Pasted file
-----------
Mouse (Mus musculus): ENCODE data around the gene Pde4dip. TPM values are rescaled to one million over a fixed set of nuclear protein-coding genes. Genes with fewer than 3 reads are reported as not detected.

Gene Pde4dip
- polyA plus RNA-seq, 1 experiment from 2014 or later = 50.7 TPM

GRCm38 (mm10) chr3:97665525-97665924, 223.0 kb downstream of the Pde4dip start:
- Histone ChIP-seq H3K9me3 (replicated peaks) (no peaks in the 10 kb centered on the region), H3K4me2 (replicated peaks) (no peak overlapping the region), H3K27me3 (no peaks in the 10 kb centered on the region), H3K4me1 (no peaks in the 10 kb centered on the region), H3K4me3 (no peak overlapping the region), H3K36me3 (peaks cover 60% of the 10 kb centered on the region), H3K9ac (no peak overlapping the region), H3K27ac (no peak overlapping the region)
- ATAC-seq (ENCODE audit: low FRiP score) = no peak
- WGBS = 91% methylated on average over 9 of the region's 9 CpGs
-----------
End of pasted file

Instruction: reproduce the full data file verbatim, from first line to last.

Mouse (Mus musculus): ENCODE data around the gene Pde4dip. TPM values are rescaled to one million over a fixed set of nuclear protein-coding genes. Genes with fewer than 3 reads are reported as not detected.

Gene Pde4dip
- polyA plus RNA-seq, 1 experiment from 2014 or later = 50.7 TPM

GRCm38 (mm10) chr3:97665525-97665924, 223.0 kb downstream of the Pde4dip start:
- Histone ChIP-seq H3K9me3 (replicated peaks) (no peaks in the 10 kb centered on the region), H3K4me2 (replicated peaks) (no peak overlapping the region), H3K27me3 (no peaks in the 10 kb centered on the region), H3K4me1 (no peaks in the 10 kb centered on the region), H3K4me3 (no peak overlapping the region), H3K36me3 (peaks cover 60% of the 10 kb centered on the region), H3K9ac (no peak overlapping the region), H3K27ac (no peak overlapping the region)
- ATAC-seq (ENCODE audit: low FRiP score) = no peak
- WGBS = 91% methylated on average over 9 of the region's 9 CpGs